On a glacier in Greenland (search), a crew has just recovered the remains of 12 U.S. Naval aviators.

They hadn’t died recently. Their plane crashed during the Cold War (search) in 1962, killing all aboard. And now, after 42 years, the men of the LA-9 (search) are finally getting the homecoming they deserve.

The Navy is returning the men who died aboard the P-2V Neptune reconnaissance plane to their families, who worked for years to get the remains recovered and sent home.

Cmdr. Norbert Kozak was executive officer of the squadron and led his men on the Cold War-era mission to look for Soviet subs. But after takeoff, the crew gave one position report and was never heard from again.

A few years after the crash, the Navy did recover what they thought were all the remains, but some were either buried beneath the ice or spread across a field of debris.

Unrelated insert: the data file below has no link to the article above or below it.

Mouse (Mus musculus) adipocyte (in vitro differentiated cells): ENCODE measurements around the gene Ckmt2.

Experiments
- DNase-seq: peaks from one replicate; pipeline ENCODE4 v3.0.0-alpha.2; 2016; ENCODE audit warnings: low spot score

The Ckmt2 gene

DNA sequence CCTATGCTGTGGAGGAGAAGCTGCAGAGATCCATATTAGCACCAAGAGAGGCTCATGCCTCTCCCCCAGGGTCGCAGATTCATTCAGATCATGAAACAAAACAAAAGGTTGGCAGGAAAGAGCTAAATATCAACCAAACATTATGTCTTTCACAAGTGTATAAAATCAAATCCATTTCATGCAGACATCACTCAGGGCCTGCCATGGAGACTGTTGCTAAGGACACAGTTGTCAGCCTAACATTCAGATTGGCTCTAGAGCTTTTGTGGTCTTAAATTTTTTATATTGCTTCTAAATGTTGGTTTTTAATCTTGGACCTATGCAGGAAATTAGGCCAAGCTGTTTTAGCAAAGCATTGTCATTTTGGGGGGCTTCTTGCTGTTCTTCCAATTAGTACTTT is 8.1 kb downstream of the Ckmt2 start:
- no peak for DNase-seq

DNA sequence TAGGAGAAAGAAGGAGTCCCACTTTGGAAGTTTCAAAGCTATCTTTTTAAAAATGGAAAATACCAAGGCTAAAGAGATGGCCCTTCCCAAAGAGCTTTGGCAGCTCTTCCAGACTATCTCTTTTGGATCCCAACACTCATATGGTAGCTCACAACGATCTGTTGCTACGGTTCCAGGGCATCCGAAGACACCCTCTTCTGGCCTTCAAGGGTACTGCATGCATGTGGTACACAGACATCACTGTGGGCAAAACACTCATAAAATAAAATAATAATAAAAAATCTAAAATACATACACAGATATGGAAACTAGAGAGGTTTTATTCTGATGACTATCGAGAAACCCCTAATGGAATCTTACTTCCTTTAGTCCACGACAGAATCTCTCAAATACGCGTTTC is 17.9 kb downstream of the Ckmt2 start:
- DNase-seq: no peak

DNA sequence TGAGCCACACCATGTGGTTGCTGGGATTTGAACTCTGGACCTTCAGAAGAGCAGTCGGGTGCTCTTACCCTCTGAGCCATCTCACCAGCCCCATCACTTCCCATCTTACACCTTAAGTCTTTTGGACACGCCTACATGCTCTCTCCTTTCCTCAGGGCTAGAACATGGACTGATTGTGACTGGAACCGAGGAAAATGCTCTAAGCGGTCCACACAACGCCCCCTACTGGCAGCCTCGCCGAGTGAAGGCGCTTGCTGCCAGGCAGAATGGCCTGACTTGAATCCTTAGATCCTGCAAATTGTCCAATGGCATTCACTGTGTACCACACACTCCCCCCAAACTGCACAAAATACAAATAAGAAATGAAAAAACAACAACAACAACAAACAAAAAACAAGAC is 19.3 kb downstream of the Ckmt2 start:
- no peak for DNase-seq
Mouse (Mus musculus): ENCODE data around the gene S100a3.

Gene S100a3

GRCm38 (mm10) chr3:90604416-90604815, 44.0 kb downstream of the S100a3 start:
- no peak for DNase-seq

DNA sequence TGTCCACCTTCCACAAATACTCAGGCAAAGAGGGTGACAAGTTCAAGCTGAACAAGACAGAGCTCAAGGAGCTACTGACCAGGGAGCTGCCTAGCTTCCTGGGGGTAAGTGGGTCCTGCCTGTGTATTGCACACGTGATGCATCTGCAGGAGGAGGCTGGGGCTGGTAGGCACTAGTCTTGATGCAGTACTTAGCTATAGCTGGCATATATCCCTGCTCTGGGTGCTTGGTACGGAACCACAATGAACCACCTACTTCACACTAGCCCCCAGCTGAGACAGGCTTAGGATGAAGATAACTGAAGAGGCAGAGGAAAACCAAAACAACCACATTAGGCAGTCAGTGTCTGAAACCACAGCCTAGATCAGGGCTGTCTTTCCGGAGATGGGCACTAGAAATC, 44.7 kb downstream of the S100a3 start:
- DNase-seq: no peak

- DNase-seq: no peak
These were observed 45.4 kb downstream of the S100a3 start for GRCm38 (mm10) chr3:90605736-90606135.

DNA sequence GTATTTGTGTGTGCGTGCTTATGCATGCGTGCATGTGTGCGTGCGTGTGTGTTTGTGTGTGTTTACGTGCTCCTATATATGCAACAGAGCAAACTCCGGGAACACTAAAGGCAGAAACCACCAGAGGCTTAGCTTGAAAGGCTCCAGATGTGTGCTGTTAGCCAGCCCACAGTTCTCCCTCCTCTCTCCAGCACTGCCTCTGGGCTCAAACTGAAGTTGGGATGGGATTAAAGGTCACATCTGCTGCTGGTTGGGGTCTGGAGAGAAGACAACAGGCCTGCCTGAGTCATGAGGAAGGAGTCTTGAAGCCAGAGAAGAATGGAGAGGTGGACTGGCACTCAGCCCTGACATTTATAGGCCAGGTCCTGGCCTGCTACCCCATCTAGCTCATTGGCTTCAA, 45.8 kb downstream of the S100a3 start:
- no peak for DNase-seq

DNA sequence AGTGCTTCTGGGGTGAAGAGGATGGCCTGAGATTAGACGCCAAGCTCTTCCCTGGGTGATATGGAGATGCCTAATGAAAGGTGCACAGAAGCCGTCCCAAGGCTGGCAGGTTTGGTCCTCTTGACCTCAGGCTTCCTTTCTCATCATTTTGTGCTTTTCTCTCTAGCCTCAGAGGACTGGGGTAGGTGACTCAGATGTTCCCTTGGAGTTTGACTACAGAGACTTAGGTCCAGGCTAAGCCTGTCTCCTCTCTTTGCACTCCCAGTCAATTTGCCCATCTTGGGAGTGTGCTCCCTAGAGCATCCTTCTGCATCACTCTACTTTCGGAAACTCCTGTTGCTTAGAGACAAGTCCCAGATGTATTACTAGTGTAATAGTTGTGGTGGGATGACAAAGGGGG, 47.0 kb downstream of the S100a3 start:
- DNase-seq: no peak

It wasn’t until 1995 that a group of geologists surveying the area spotted the LA-9’s wreckage. Since then, the Navy has considered sending a crew to finish the job, but said the mission was too risky and weather too unpredictable — until now.

“We’re all just enormously grateful,” said Patty Masciantoni, Kozak's daughter. “I think there’s a collective sigh of relief now that this is over.”

Click on the video box at the top of this story to watch a report by FOX News' Heather Nauert.